Conrad Murray may never have taken the stand in his involuntary manslaughter trial, but that doesn't mean he didn't want the opportunity to defend himself to his many critics (a group that now includes a jury of his peers).
With that in mind, Michael Jackson's doctor sat down with the Today show—prior to the jury rendering a guilty verdict, it should be noted—and for the first time, spoke extensively about the details surrounding the pop star's death, his use of propofol and what, if any, responsibility he accepts.
NBC News' Savannah Guthrie was tasked with quizzing Murray in the interview, which will air in two parts this week, and began with the day Jackson died. She asked if he could really have been properly monitoring his patient given his recorded history of emails, texts and phone calls at the most critical juncture of time.
Was he distracted?
"No, I was not," Murray said, before going on to defend his actions. "When I looked at a man who was all night deprived of sleep, who was desperate for sleep, and finally is getting some sleep, am I gonna sit over him, sit around him, tug on his feet, do anything unusual to wake him up? No."
He acknowledged that he walked out of the room to make phone calls, and that he "could not see" Jackson or, more critically, hear if he stopped breathing, but said, "I would think if he got up and he called to me, I would hear him.
"But he was not on an infusion that would cause him to stop breathing, and that's the reason they talk about I was not supposed to be monitoring him at that time, because there was no need for monitoring."
Facts would beg to differ.
As for why, as the prosecution made clear in their case against the doctor, he waited so long in dialing 911, he seemed to argue that he was simply saving time, and that to tell security to phone emergency services would require a back-and-forth that Murray did not want to allocate for.
"No one is allowed to come upstairs except for Mr. Jackson. His security is not allowed in the house…'Call 911' would still require him to call me back. I don't think he would do that, and I'm not about to leave a full explanation on the phone."
As he proved, explanations are not something Murray is big on, as he dismissed concerns that he withheld information about Jackson's propofol dosing to paramedics.
"And that's a very sad reason, because it was inconsequential," he said by way of explaining why he did not reveal the medication. "Twenty five milligrams and the effects gone. Means nothing…It had no effect. It was not an issue."
Meanwhile, Guthrie also questioned Murray on what seems to universally be considered an extreme deviation from the standard of care, his home administration of propofol.
We'll give him this: for better or worse, Murray is sticking to his guns.
"I think propofol is not recommended to be given in the home setting, but it is not contraindicated," he said, defending his use of the sedative. "I looked at my condition with Michael not as I—not as about giving it, but trying to find a method to take away something from him, that I felt he should not have been using on his own."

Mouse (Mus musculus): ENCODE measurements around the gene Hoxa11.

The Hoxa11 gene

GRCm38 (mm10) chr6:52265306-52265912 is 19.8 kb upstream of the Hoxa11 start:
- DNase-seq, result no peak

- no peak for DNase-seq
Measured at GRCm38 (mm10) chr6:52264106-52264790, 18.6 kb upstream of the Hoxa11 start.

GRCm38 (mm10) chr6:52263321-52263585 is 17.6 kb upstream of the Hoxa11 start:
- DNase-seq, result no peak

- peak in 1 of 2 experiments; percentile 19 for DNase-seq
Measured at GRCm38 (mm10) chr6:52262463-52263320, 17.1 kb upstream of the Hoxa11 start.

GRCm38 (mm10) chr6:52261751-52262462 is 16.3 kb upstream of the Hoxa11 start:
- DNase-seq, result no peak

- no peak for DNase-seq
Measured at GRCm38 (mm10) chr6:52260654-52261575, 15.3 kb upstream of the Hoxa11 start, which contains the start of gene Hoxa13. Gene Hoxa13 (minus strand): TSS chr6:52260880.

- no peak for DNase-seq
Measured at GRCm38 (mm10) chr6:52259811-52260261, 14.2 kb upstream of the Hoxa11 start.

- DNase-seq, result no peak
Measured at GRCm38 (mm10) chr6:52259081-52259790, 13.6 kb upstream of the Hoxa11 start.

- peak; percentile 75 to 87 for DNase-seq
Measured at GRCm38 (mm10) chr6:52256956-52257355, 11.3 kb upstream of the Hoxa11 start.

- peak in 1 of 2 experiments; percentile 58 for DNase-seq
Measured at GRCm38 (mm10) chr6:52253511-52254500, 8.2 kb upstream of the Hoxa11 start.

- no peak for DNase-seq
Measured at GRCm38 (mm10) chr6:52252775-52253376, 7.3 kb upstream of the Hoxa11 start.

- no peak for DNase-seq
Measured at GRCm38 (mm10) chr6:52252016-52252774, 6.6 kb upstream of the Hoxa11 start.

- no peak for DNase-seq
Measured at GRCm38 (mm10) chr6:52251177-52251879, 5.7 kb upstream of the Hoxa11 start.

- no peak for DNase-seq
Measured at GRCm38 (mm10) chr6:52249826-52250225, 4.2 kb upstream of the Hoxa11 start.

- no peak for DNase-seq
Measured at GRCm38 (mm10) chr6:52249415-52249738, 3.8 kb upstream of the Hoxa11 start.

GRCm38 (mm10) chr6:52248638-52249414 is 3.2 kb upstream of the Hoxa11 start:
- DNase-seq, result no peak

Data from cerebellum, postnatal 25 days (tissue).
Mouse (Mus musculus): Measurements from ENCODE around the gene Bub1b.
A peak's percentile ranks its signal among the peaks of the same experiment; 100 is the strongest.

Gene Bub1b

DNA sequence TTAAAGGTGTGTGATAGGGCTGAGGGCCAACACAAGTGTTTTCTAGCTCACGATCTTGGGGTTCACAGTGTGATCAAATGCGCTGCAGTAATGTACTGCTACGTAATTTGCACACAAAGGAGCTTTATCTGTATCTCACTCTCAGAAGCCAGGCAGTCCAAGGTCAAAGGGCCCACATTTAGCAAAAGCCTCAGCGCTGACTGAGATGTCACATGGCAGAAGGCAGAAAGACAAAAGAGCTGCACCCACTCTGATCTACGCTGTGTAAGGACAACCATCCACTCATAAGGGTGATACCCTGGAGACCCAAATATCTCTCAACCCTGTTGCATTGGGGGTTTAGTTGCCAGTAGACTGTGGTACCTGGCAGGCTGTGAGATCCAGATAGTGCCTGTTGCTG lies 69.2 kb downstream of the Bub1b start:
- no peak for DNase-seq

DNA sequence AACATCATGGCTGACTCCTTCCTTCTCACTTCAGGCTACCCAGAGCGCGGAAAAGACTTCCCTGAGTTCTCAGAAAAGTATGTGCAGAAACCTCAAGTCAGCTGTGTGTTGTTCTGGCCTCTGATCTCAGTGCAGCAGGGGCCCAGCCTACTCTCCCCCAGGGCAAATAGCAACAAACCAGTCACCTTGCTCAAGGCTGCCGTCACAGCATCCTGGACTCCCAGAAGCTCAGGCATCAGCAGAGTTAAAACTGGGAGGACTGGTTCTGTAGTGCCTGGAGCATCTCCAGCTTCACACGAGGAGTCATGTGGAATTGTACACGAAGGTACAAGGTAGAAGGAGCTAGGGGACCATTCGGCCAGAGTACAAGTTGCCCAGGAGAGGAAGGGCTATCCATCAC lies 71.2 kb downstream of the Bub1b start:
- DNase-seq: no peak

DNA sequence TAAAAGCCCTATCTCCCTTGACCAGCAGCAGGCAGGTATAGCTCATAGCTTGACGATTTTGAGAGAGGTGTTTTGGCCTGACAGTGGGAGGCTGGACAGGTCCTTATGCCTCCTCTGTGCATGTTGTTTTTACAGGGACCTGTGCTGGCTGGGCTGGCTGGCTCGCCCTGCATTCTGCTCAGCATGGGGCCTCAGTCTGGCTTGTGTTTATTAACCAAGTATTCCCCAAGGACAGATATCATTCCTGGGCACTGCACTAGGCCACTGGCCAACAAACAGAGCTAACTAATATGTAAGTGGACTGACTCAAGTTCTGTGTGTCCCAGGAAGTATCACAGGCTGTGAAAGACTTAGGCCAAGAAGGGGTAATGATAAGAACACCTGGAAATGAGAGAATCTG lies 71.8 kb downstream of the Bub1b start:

Though he stopped short of admitting wrongdoing, he did seem to acknowledge that he had doubts about his behavior.
"I should have walked away. But if also I walked away, I would have abandoned a friend."
He also reiterated his defense that he had, to his mind, successfully weaned Jackson off of propofol just three days before his death, and was no longer administering the drug to his patient.
"Well, I tell you what. When the death happened, three days towards the, towards his death, he was weaned off, and I was success—I was extremely happy, because I finally achieved the state I wanted. The state was, Michael away from propofol."
As the world now knows, that state—if it ever existed—didn't last long.
Guthrie went on to hammer Murray on whether or not he thought he bore any responsibility for Jackson's death, which he has been careful not to concede. Taking a hypothetical route, she asked if he still thought he bore no responsibility even if, as he has long claimed, Jackson self-administered the fatal dose—after all, if that happened, the propofol was only in the room because Murray had prescribed it in the first place.
"This is the situation," he said. "It's difficult to think that I met Michael with a situation where he was absolutely having use of that substance long before I got there."
When Guthrie told him to "own your portion" of his passing, he simply replied, "Mm-hmm."
"Well, I'm gonna say, that was not a foreseeable situation," he began, before Guthrie interrupted with an incredulous, "It wasn't?"
"No. Had I known what I know today in retrospect, that Mr. Jackson was an addict, and he had shared that information with me, addicts may behave in a way that is unreasonable and you may consider it."
He went on to acknowledge that Jackson was a desperate man: "desperate for sleep."
"And you left him alone with propofol?" Guthrie asked.
"He was, he was asleep," Murray replied.
The interview airs in its entirety over two days on Today, tomorrow and Friday.